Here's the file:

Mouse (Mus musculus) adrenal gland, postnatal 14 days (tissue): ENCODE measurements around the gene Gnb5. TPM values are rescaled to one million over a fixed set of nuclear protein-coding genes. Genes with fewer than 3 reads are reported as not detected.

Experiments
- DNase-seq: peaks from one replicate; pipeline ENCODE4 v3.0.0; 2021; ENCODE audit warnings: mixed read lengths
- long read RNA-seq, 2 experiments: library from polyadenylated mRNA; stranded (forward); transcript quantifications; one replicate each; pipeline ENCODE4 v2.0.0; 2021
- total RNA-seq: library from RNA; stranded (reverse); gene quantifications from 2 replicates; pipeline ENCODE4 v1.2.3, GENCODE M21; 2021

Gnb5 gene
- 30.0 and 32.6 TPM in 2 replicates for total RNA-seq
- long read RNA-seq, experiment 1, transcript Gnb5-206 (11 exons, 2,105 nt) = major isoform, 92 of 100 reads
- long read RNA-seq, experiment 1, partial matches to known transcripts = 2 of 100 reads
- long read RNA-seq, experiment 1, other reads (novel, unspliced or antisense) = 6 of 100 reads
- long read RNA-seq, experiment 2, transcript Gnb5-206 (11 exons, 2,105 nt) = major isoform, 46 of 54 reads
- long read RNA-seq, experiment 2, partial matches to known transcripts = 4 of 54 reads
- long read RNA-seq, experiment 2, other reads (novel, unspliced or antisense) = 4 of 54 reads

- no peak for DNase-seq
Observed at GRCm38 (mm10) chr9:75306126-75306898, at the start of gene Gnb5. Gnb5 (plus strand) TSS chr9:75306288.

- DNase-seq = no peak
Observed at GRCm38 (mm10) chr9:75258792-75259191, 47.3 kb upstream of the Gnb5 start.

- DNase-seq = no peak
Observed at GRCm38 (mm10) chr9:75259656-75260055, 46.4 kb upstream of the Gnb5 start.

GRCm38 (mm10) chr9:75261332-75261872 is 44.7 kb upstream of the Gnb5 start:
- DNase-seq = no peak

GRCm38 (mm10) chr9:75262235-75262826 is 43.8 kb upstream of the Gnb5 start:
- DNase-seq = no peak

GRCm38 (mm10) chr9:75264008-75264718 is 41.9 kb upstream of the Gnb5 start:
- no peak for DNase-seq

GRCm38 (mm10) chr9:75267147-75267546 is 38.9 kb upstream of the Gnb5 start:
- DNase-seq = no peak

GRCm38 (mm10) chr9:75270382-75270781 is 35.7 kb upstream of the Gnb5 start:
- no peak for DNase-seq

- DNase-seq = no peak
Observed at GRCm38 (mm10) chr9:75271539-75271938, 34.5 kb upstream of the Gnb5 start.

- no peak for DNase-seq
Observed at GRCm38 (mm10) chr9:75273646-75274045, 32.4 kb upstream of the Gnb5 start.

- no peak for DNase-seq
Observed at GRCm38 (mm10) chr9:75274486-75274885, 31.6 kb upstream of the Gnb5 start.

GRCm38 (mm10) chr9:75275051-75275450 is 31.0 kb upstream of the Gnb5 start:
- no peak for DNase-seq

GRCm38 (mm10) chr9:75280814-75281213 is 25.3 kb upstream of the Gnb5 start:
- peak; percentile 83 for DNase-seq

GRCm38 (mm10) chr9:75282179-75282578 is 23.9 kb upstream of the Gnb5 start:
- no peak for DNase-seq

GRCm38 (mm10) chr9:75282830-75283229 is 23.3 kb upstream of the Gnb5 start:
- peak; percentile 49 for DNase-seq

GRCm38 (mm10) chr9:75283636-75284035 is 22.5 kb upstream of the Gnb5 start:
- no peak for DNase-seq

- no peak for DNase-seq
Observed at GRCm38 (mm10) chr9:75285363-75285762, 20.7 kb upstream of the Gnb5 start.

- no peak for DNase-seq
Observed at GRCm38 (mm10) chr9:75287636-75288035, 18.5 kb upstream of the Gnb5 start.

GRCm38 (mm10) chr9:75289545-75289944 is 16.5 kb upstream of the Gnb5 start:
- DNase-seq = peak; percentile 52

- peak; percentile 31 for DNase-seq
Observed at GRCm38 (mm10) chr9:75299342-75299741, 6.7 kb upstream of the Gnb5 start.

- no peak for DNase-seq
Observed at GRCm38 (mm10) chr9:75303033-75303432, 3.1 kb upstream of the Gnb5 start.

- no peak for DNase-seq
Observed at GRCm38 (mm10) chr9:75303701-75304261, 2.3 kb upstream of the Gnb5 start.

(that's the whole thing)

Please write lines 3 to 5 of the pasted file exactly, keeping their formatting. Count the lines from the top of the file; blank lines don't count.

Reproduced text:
- DNase-seq: peaks from one replicate; pipeline ENCODE4 v3.0.0; 2021; ENCODE audit warnings: mixed read lengths
- long read RNA-seq, 2 experiments: library from polyadenylated mRNA; stranded (forward); transcript quantifications; one replicate each; pipeline ENCODE4 v2.0.0; 2021
- total RNA-seq: library from RNA; stranded (reverse); gene quantifications from 2 replicates; pipeline ENCODE4 v1.2.3, GENCODE M21; 2021